It’s in the links

Over at TeachPaperless there was a post that I though was really interesting.  It took me back to my literacy posts and the discussion of wanting to be able to check things out for myself.  Anyway…

The post is called Owning Knowledge: Thoughts about the ‘Ethic of the Link.’ In discussing how sending a student to read something online is different from telling them to read a traditional text, he says:

But via links, the student enters into a Web of information navigable in an inviting way; personal interest and self-motivation is cued by curiosity and made accessible by simple access to more links. And, of course in the fluid and social world of links available via Twitter, Diigo, and the like, the student actually becomes part of the process of the creation of knowledge itself. The result is ultimately one of activating ownership.

The process of actively accessing sources of knowledge rather than expecting the passive reception culled from the distribution of knowledge is the defining feature of a successful academic mindset.

We want the student to own knowledge, not lease it until the exam is through.

That academic mindset is, obviously, something my university students need to have.  And to some degree they do, but I can help them to strengthen it.  And I believe that is part of my job in trying to help them prepare for expectations in US universities.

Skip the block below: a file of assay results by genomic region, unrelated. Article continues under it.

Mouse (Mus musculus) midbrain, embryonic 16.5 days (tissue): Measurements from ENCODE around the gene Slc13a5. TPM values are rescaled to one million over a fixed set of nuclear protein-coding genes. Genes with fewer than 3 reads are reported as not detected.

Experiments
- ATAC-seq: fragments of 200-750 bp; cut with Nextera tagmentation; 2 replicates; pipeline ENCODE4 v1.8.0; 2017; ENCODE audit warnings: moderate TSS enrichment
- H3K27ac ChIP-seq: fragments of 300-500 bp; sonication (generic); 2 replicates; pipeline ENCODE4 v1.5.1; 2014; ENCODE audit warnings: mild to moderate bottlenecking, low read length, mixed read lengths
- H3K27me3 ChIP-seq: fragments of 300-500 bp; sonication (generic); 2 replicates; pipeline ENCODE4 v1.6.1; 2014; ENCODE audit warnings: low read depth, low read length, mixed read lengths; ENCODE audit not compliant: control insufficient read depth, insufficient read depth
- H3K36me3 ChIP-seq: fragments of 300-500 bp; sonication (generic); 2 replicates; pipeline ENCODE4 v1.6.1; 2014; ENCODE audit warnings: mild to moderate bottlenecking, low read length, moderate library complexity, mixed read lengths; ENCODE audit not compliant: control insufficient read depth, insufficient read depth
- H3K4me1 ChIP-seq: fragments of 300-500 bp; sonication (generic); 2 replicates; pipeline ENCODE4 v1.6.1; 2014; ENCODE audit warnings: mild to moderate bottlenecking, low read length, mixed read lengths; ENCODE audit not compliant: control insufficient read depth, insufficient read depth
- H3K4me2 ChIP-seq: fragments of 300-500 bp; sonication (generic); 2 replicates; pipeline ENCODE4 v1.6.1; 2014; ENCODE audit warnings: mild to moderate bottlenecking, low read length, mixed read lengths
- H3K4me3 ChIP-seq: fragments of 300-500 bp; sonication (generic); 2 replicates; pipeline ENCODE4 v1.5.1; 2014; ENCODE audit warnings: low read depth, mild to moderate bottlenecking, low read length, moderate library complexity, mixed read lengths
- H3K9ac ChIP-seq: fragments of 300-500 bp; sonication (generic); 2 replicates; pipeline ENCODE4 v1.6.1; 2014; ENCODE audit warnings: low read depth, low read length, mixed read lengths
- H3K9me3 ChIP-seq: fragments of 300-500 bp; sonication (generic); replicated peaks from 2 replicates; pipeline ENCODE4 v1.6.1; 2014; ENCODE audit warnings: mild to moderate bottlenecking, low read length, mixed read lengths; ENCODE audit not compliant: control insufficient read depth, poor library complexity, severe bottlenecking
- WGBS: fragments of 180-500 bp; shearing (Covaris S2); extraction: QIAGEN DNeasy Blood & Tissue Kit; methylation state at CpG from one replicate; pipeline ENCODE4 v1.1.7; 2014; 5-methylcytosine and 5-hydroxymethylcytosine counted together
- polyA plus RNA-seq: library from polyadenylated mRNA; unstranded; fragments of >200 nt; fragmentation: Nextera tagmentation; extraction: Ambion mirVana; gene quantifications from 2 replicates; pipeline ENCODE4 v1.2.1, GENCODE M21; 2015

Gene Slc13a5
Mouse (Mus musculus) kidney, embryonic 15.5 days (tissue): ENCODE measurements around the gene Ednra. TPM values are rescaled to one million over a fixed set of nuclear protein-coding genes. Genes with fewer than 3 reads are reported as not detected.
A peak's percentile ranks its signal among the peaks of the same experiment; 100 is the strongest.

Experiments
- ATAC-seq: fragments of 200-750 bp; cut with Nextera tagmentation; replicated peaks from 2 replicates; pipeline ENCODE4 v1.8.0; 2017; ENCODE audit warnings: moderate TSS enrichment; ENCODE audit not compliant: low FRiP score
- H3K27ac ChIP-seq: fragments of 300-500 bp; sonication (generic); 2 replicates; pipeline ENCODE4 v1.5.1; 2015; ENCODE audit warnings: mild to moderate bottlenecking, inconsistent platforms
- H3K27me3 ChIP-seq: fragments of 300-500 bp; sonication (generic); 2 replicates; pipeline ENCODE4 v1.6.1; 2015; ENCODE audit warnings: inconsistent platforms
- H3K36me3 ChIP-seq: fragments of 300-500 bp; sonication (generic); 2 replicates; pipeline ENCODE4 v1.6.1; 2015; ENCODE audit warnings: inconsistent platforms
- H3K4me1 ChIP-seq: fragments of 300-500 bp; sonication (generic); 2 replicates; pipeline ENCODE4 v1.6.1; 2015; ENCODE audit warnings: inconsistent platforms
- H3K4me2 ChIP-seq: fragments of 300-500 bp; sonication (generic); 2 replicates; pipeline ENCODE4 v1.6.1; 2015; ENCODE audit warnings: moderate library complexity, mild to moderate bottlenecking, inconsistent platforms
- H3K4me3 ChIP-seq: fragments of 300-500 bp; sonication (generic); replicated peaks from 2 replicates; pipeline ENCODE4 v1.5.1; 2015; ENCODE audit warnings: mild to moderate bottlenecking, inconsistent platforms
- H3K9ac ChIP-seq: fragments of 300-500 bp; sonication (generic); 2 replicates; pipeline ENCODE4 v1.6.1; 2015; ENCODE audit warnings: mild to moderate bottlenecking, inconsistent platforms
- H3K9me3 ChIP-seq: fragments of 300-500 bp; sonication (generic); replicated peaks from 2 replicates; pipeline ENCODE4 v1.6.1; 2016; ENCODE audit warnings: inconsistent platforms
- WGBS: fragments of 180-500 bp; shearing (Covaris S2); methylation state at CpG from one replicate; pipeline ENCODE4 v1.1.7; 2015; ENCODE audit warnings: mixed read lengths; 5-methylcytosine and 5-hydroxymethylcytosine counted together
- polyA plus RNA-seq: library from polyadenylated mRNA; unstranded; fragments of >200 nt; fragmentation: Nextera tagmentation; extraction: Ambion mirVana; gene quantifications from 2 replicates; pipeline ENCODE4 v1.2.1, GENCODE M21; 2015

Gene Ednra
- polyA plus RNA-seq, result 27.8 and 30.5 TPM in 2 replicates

This idea that reading hyperlinked texts has some real value is an appealing one to me.  I believe it is true, but I have to admit I like it because it reinforces something I do anyway.

I have been doing a lot of thinking about my classes the last few days, and this came at a really good time.  I want to do more to make my classrooms look like what he describes:

Classtime itself should be a conversation, a debriefing, a discussion based on what the students found.

I think I still sometimes feel guilty that my classes don’t look the way I remember classes looking.  I don’t stand up there and lecture.  We don’t complete workbooks or worksheets.  We don’t have multiple choice tests.

What we do is talk and read and talk about what we read.  And then we write about it.  And, yes, there are times when I “teach” them things in a more traditional sense. But those times are usually few and far between.

I don’t know why I feel a need to legitimize what I do.  My students don’t complain.  But there is an element of insecurity in me.  So I worry.  And I take comfort where I can find it.  Like in the post on TeachPaperless.

So I am ready to go ahead with some of the ideas I have for fall, to use the blog and wiki more than Blackboard, to have students do their reading online, to use class time to make knowledge together.  I am excited!

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